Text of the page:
Events involving bears in the Municipality of Anchorage this summer -- including a mauling in June, three in July and the killing of a high-profile black bear sow -- have raised questions regarding the management of two associated issues: bears and risk. Specifically, how does the Alaska Department of Fish and Game manage Anchorage area black and brown bears, and what can the public do to mitigate risks associated with living among bears?

Anchorage's slogan "Big Wild Life" is inspired partly by the municipality's enormous size, its wildlife, and the active lifestyles many residents enjoy. Sprawling from the Knik River to Girdwood and west to Anchorage, the municipality is a Delaware-sized area of wilderness, sparsely settled suburbs, and densely populated urban centers. People here number roughly 300,000, and 92 percent surveyed in a 2009 study indicated wildlife was an important part of their community.

Bears are part of the package. Ranging from Anchorage's settled reaches to its wilderness periphery, brown and black bears are managed partly through hunting, with the majority of the municipality open to some bear hunting opportunity. Since 2008, hunters have harvested 287 black bears and 12 brown bears in Game Management Unit 14C, which includes the Anchorage Bowl.

Beyond hunting, bear management in Anchorage requires working as much with people as with bears. Biologists conduct research on bears -- and on residents' tolerance for bears; enforce laws created to minimize conflicts with bears, such as illegal disposal and storage of food and trash; lethally remove bears that pose safety risks; and provide public education about safety and protocol for living among bears.

Brown bears that aggressively defend food sources and those found in residential areas feeding on moose kills, trash, pet food, birdseed, livestock and illegally-dumped fish waste are frequently treated as public safety concerns. Black bears are less likely to aggressively defend a food source and are more likely to be monitored.

When necessary, our biologists or public safety officers kill bears that present safety concerns. So far this summer, biologists have killed two bears habituated to garbage: One was a brown bear on the Hillside, the other a black bear sow in the U-Med area. The black bear sow and its cubs drew crowds and media coverage for their casual regard for people. Unsecured trash kept the bears in the area and warnings from biologists for people to keep safe distances were repeatedly ignored. As throngs encroached, public safety concerns grew. The sow -- which was relocated by biologists last year, only to return -- was destroyed and the cubs captured for zoo placement.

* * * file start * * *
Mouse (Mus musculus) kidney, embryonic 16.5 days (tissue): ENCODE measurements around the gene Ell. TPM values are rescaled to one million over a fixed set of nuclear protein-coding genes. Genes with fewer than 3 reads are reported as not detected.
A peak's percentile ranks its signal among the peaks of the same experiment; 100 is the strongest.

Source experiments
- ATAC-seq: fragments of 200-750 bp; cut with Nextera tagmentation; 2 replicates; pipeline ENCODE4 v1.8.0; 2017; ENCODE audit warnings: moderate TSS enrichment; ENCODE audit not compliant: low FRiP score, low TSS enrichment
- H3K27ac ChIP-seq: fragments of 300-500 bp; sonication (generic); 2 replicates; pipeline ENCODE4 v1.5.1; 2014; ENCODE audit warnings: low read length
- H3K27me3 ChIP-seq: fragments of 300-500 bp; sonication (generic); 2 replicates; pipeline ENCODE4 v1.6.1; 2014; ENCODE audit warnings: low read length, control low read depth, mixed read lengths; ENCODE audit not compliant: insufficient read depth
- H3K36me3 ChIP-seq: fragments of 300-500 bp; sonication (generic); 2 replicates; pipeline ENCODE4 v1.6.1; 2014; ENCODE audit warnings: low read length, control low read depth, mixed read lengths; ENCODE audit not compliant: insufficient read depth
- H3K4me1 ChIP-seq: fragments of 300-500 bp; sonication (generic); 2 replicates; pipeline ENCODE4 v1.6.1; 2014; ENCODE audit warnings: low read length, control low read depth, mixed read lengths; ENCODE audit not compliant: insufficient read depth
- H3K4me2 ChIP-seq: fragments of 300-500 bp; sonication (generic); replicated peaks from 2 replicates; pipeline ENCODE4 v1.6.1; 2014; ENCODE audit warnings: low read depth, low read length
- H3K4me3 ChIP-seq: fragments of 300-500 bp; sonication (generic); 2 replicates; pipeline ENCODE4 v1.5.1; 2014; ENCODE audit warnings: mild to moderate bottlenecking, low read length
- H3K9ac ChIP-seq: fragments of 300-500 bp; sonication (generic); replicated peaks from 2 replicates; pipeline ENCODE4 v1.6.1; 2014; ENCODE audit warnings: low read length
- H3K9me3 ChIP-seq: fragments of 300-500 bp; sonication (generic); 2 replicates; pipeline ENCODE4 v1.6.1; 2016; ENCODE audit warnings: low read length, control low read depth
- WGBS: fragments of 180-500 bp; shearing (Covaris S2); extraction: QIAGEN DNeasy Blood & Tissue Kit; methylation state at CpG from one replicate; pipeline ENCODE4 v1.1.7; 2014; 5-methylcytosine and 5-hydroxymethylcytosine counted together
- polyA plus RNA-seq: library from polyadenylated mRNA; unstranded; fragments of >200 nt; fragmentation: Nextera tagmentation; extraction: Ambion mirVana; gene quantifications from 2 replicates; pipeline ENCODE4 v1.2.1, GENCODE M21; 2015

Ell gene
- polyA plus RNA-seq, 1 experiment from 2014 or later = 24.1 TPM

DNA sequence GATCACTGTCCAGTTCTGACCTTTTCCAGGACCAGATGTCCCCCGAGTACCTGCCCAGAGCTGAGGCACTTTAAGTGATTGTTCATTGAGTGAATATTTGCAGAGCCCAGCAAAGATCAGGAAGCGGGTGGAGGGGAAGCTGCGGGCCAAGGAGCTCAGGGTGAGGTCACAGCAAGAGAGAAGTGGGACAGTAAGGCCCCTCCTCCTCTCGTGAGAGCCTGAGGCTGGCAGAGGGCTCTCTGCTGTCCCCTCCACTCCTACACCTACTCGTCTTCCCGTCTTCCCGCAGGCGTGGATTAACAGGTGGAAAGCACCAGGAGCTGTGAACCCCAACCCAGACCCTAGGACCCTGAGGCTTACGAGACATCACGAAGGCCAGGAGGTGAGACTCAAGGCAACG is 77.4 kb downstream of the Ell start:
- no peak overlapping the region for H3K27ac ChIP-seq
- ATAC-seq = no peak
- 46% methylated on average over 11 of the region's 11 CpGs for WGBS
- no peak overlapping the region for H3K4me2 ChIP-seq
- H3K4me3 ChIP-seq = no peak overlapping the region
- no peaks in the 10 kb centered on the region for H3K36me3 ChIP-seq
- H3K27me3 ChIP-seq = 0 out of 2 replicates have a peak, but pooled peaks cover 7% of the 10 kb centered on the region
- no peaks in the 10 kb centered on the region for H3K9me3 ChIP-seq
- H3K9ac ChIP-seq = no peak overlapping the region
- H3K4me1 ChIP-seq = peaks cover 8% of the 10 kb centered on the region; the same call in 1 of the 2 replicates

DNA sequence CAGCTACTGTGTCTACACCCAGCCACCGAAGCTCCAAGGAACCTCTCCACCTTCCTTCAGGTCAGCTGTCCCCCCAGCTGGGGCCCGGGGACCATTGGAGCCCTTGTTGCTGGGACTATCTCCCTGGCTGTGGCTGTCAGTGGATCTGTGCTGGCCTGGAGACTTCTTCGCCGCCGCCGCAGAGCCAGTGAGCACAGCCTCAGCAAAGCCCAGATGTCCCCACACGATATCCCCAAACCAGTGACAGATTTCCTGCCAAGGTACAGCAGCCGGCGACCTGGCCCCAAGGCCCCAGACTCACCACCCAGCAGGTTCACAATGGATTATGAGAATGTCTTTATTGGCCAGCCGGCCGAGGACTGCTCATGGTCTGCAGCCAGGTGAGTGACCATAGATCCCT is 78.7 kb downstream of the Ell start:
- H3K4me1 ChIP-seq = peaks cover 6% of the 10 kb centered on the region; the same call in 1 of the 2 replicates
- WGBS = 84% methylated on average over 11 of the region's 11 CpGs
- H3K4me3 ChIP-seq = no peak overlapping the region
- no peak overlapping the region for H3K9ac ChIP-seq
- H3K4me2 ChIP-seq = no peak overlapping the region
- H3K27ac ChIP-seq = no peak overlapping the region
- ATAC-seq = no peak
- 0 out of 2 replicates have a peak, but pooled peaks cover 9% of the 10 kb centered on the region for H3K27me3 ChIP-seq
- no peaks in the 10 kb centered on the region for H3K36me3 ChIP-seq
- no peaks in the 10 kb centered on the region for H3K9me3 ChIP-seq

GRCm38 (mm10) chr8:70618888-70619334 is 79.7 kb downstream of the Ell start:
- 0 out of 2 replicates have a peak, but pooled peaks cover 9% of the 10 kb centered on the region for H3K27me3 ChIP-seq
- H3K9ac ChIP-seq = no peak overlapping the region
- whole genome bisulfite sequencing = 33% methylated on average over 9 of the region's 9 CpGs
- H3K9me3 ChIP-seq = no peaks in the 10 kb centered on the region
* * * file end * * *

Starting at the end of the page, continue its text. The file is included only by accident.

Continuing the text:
Bear-human encounters are common and mostly benign in Anchorage. Bears are occasionally seen at a distance or rummaging through garbage. Prior to this summer, Anchorage has gone nearly two years with no verified bear attacks.

Whenever a person is injured by a bear, our biologists investigate. If the cause is determined unprovoked, every effort is made to kill the animal. If the cause is a bear acting defensively, lethal action is less likely. Our investigations suggest that each of this summer's mauling incidents were unrelated and circumstantial; none were attributed to unusually aggressive bears. We have seen no odd bear behaviors, no dramatic increase in bear numbers, and no lack of natural foods. Each case has, however, shared common threads.

In all instances, attack survivors traveled alone in remote forested areas and encountered brown bear sows with cubs. Surprised at close range, brown bear sows frequently act on reflex to neutralize a perceived threat and defend cubs before retreating. In three of the attacks, the survivors were knocked down and remained on the ground, minimizing any perceived threat. The sows all quickly left.

Knowing what to do during a bear attack enhances your odds of survival. In each of this summer's cases, cool heads prevailed and thankfully all survived.

When people make noise, travel in pairs or groups, stay alert, and know bear safety basics, they can greatly reduce their chances of surprise bear encounters. Bear spray can ward off attacks, and firearms -- used judiciously in proficient hands -- can be effective last-ditch resources. The best weapons in any bear encounter are being aware of your situation and knowing how to react. Contact us to learn more, or view the bear safety tips and videos provided on the website at www.alaskabears.alaska.gov.

In Anchorage, bears are a fact of life -- as are moose, icy winter roads, occasional earthquakes and many other regional distinctions. Just as Alaskans know to buckle-up, slow down and use good winter tires to avoid accidents while driving on snow and ice, we can more safely enjoy the greenbelts and backcountry around us by learning how to live among bears.

Enjoy the Big Wild Life. Live smart. Be bear aware.

Biologist Larry Van Daele, Ph.D., has worked with bears in Alaska for more than 30 years. He is regional supervisor for Alaska Department of Fish and Game's Southcentral wildlife region.

The views expressed here are the writer's own and are not necessarily endorsed by Alaska Dispatch News, which welcomes a broad range of viewpoints. To submit a piece for consideration, email commentary(at)alaskadispatch.com.